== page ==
Additionally, when it’s put that way, I understand why the Japanese have never been apologetic when we curse them even though they killed all those people in Nanjing. They must be thinking that Nanjing is in China; if something happens on China’s land then China must also accept half of the responsibility! Of course, whether or not the Japanese should apologize isn’t what I want to talk about here; it is I who should apologize.

Regarding who to apologize to: there was only one person, a reporter, who was beaten, but the public is very angry and there are all kinds of people denouncing me and trying to teach me what I should do. It looks like just apologizing to that reporter is not enough to ease the public’s wrath; therefore, I solemnly announce that I apologize to everyone from all walks of life in our society.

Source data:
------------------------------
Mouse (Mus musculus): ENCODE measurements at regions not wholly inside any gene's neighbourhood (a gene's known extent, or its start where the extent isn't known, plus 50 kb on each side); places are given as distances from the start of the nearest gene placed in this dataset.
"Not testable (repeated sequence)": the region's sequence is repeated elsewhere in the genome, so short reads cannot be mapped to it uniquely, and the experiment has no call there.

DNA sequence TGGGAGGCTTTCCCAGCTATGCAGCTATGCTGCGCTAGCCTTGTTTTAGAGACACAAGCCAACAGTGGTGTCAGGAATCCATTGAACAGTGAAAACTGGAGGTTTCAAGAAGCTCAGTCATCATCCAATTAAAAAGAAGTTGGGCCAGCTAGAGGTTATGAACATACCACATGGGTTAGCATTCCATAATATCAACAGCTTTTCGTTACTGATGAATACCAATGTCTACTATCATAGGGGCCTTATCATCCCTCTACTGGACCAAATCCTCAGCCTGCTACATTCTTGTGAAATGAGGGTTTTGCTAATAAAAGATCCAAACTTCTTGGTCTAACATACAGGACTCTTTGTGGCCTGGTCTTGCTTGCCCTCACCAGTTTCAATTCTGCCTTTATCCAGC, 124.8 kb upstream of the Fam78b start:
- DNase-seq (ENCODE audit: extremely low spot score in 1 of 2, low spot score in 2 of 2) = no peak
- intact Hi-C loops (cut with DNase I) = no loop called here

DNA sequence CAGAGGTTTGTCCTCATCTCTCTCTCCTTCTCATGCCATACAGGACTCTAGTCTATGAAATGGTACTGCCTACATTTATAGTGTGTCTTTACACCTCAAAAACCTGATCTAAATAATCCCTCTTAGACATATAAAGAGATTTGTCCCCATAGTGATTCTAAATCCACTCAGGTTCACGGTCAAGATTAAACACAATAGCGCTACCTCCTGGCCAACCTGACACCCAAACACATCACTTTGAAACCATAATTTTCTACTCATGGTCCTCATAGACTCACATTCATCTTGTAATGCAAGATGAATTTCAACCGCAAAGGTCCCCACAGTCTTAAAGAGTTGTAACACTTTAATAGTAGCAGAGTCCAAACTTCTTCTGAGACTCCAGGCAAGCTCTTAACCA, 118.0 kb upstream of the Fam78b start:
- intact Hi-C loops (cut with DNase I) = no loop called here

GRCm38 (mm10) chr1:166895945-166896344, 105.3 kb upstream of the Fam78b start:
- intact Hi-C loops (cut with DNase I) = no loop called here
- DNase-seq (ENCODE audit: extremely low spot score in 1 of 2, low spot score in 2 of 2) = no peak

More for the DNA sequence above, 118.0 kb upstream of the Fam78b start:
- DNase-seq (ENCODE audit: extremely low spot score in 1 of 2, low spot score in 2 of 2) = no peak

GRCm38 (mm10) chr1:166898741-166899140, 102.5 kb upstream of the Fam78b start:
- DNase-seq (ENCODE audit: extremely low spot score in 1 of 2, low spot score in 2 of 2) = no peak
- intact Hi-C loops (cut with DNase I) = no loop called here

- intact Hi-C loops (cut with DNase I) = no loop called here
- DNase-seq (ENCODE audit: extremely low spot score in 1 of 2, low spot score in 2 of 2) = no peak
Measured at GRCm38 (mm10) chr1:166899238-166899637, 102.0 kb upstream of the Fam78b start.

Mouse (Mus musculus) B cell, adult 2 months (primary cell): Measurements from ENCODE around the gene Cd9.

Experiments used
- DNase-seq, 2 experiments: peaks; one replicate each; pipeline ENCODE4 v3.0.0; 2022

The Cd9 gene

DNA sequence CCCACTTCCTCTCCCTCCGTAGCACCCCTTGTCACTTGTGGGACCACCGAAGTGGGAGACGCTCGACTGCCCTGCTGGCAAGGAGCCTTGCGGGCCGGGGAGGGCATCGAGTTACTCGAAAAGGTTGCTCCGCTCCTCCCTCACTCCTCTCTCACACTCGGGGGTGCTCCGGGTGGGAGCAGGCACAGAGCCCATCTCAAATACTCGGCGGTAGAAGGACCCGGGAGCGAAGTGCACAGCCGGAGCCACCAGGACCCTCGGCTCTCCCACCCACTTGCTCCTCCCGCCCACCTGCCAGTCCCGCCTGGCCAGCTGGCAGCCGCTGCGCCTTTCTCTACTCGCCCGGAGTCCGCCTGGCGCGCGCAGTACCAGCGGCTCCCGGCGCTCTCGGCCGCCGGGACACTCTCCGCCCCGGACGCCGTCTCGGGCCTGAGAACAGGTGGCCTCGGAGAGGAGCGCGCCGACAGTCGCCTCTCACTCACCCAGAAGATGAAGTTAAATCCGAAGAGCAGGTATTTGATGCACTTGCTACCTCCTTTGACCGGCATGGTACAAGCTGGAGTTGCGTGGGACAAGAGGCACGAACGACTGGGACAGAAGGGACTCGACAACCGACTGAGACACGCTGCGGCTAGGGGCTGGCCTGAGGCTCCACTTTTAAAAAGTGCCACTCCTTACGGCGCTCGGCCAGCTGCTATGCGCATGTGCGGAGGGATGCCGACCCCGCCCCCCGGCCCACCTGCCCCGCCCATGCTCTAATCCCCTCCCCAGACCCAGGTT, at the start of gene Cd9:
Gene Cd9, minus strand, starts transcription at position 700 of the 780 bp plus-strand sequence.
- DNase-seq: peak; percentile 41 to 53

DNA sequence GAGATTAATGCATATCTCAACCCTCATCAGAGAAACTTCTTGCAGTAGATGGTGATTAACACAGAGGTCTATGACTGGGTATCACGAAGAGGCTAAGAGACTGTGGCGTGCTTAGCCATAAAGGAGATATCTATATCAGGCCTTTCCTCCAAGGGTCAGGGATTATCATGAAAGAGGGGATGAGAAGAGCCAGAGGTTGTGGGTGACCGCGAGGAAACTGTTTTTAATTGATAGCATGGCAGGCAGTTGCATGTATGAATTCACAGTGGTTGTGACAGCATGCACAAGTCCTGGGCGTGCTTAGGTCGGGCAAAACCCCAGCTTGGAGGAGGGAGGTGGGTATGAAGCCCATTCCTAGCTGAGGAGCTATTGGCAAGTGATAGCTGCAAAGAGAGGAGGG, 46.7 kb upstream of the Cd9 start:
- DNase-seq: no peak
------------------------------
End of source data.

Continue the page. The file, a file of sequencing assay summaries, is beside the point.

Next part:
The post goes on from there, but you’ve probably gotten the general idea. If you can read Chinese, the rest of it is rather amusing.

Unsurprisingly, the scandal and Guo’s comments on it attracted a firestorm from the Chinese domestic media, who by and large took this as another attack on one of their own. While I’m not sure it’s the same as some other recent events, it’s easy to understand the attitude. Which leads, inevitably, to a lot of editorials that sound like this: